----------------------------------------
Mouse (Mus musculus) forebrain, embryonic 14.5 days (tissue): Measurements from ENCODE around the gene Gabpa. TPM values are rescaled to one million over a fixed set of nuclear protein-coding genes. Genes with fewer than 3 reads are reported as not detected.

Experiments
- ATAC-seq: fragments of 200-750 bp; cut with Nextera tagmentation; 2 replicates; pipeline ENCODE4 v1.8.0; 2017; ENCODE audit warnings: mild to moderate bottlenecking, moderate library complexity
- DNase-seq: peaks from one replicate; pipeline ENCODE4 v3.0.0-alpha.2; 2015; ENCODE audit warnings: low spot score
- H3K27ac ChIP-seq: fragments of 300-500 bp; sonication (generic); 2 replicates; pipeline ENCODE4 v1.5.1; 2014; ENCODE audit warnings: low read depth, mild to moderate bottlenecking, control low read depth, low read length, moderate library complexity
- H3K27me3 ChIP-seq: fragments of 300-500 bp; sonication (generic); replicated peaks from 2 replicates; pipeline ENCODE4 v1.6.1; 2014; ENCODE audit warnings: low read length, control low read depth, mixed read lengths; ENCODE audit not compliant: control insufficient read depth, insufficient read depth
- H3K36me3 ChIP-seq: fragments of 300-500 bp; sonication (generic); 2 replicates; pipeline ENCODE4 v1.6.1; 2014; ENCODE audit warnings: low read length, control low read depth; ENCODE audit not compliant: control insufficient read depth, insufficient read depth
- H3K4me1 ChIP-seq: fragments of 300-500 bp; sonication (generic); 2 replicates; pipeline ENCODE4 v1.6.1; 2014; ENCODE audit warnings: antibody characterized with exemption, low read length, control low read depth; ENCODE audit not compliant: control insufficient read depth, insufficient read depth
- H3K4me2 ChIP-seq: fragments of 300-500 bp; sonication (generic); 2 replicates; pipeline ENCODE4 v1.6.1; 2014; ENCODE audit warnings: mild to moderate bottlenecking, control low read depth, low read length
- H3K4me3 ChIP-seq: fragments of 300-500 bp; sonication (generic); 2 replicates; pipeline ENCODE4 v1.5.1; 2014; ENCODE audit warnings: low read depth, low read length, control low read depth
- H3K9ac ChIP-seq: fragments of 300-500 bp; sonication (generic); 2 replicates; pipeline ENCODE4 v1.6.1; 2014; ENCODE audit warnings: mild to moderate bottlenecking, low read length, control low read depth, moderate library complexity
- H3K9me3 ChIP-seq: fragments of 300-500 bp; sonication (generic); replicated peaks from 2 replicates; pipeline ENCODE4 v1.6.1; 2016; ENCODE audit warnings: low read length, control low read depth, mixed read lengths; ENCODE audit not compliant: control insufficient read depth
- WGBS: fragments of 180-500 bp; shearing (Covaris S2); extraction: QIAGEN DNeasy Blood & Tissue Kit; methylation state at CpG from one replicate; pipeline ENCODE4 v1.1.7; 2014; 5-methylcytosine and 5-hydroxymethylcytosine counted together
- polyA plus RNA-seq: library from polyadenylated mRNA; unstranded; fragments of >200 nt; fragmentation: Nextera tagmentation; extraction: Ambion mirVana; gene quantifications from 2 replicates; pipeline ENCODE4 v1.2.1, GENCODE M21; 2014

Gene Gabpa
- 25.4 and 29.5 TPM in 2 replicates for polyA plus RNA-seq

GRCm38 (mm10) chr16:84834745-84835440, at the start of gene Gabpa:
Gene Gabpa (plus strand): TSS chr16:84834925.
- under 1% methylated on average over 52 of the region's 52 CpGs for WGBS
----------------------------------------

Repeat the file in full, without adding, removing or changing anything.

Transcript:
Mouse (Mus musculus) forebrain, embryonic 14.5 days (tissue): Measurements from ENCODE around the gene Gabpa. TPM values are rescaled to one million over a fixed set of nuclear protein-coding genes. Genes with fewer than 3 reads are reported as not detected.

Experiments
- ATAC-seq: fragments of 200-750 bp; cut with Nextera tagmentation; 2 replicates; pipeline ENCODE4 v1.8.0; 2017; ENCODE audit warnings: mild to moderate bottlenecking, moderate library complexity
- DNase-seq: peaks from one replicate; pipeline ENCODE4 v3.0.0-alpha.2; 2015; ENCODE audit warnings: low spot score
- H3K27ac ChIP-seq: fragments of 300-500 bp; sonication (generic); 2 replicates; pipeline ENCODE4 v1.5.1; 2014; ENCODE audit warnings: low read depth, mild to moderate bottlenecking, control low read depth, low read length, moderate library complexity
- H3K27me3 ChIP-seq: fragments of 300-500 bp; sonication (generic); replicated peaks from 2 replicates; pipeline ENCODE4 v1.6.1; 2014; ENCODE audit warnings: low read length, control low read depth, mixed read lengths; ENCODE audit not compliant: control insufficient read depth, insufficient read depth
- H3K36me3 ChIP-seq: fragments of 300-500 bp; sonication (generic); 2 replicates; pipeline ENCODE4 v1.6.1; 2014; ENCODE audit warnings: low read length, control low read depth; ENCODE audit not compliant: control insufficient read depth, insufficient read depth
- H3K4me1 ChIP-seq: fragments of 300-500 bp; sonication (generic); 2 replicates; pipeline ENCODE4 v1.6.1; 2014; ENCODE audit warnings: antibody characterized with exemption, low read length, control low read depth; ENCODE audit not compliant: control insufficient read depth, insufficient read depth
- H3K4me2 ChIP-seq: fragments of 300-500 bp; sonication (generic); 2 replicates; pipeline ENCODE4 v1.6.1; 2014; ENCODE audit warnings: mild to moderate bottlenecking, control low read depth, low read length
- H3K4me3 ChIP-seq: fragments of 300-500 bp; sonication (generic); 2 replicates; pipeline ENCODE4 v1.5.1; 2014; ENCODE audit warnings: low read depth, low read length, control low read depth
- H3K9ac ChIP-seq: fragments of 300-500 bp; sonication (generic); 2 replicates; pipeline ENCODE4 v1.6.1; 2014; ENCODE audit warnings: mild to moderate bottlenecking, low read length, control low read depth, moderate library complexity
- H3K9me3 ChIP-seq: fragments of 300-500 bp; sonication (generic); replicated peaks from 2 replicates; pipeline ENCODE4 v1.6.1; 2016; ENCODE audit warnings: low read length, control low read depth, mixed read lengths; ENCODE audit not compliant: control insufficient read depth
- WGBS: fragments of 180-500 bp; shearing (Covaris S2); extraction: QIAGEN DNeasy Blood & Tissue Kit; methylation state at CpG from one replicate; pipeline ENCODE4 v1.1.7; 2014; 5-methylcytosine and 5-hydroxymethylcytosine counted together
- polyA plus RNA-seq: library from polyadenylated mRNA; unstranded; fragments of >200 nt; fragmentation: Nextera tagmentation; extraction: Ambion mirVana; gene quantifications from 2 replicates; pipeline ENCODE4 v1.2.1, GENCODE M21; 2014

Gene Gabpa
- 25.4 and 29.5 TPM in 2 replicates for polyA plus RNA-seq

GRCm38 (mm10) chr16:84834745-84835440, at the start of gene Gabpa:
Gene Gabpa (plus strand): TSS chr16:84834925.
- under 1% methylated on average over 52 of the region's 52 CpGs for WGBS